Based on his statement today, Mikhail Prokhorov appears to be taking care to avoid posturing as a defiant opponent of the Kremlin.

Right Cause has so far struggled to attract heavyweight leaders in its ranks. Liberals have kept their distance from it, seeing it as too close to the government.

Mr Prokhorov’s business empire is based on the Onexim Group, which has wide variety of interests, with gold and nickel at their core.

In January 2007, he was arrested on suspicion of arranging prostitutes for guests at a party he hosted in the French Alpine resort of Courchevel.

The case was later dismissed, and Mr Prokhorov was cleared


Will Dmitry Medvedev run for 2012?

Even as Russian President Dmitry Medvedev declared Tuesday that he will soon decide whether to run for a second term in 2012, the resignation of a powerful deputy prime minister from the board of state oil company OAO Rosneft the day before may provide a clue as to whether Mr. Medvedev has any future in politics.

Mr. Medvedev told Chinese media Tuesday ahead of a BRIC summit that he’ll soon decide whether to run in 2012.

Less than two weeks ago, Mr. Medvedev, perceived by many as the weaker partner of Prime Minister Vladimir Putin, told key members of Mr. Putin’s government that they would have to leave the boards of the state companies they oversee. He also issued several other orders meant to improve Russia’s bad investment climate.

“It’s extremely important for Medvedev that these objectives are fulfilled. These are things that actually matter,” says Sergei Guriev, rector at Moscow’s New Economic School and a member of the Russian president’s commission on national projects.

Then late Monday, Rosneft said Deputy Prime Minister Igor Sechin, who oversees the country’s oil and gas industry, would leave its board.

As Mr. Medvedev searched for ways to reduce the state’s overbearing role in large, non-transparent companies and in the overall economy, the spotlight must have quickly focused on Mr. Sechin, the oil czar. Long perceived as one of the country’s most powerful men, the staunch Putin ally wasn’t shy about using his post in the government to get things done at Rosneft.

Kremlin watchers said any disobedience or foot-dragging from Mr. Sechin would have been a huge loss of face for the president and cast serious doubt on his political future.

Thus Mr. Medvedev appears to have received a fresh infusion of political clout. Still, he may have moved against the ministers only with the blessing of Mr. Putin. Also, it’s unclear who will replace Mr. Sechin — perhaps another ally of Mr. Putin or a so-called “independent” director.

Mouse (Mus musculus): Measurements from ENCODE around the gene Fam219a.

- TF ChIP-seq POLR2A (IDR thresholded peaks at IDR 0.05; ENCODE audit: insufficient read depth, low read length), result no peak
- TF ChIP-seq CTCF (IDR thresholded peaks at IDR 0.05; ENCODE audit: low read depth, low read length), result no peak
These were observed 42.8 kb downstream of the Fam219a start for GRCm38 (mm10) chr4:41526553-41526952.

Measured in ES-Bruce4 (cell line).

Several of Mr. Medvedev’s plans last month to improve the investment climate strike at the very heart of what may be driving capital out of the country, such as a deeply unpopular payroll tax increase and the often-flouted rights of minority shareholders. In the words of Mr. Guriev, the Russian president’s adviser, these are things that “matter very much to the average businessman on the street.”

Although it’s not clear how far the president can go in implementing his plans, the prospect of a reform-minded president backed by Mr. Putin’s political influence would no doubt please investors.


Census 2010: Russia facing a demographic challenge

The Russian government this week released the first preliminary results from last year’s census, so far confirming a long-running demographic crisis and sparking debate about the latest headcount’s accuracy and the government’s response.

The initial, bare-bones results contained few surprises, and appear to bear out a UN report that projects a significant depopulation of Russia in the next four decades.

Russia’s population dropped by 2.2 million — or 1.6 percent, to 142.9 million — since the last census in 2002. A disproportion in favor of women continues to grow as well, with 53.7 percent of the population female.

Aleksandr Surinov, the head of the Rosstat state statistics agency, told “Rossiiskaya gazeta” that the growing gender imbalance is due primarily to “the high incidence of premature death among men.”

The census also shows that 73.7 percent of Russians live in urban areas.

Just 20 of the country’s 83 regions saw population increases, many of them the so-called ethnic republics.

Raising Questions

Complete final results of the census — including crucial information on mortality and birthrates — is expected in early 2013.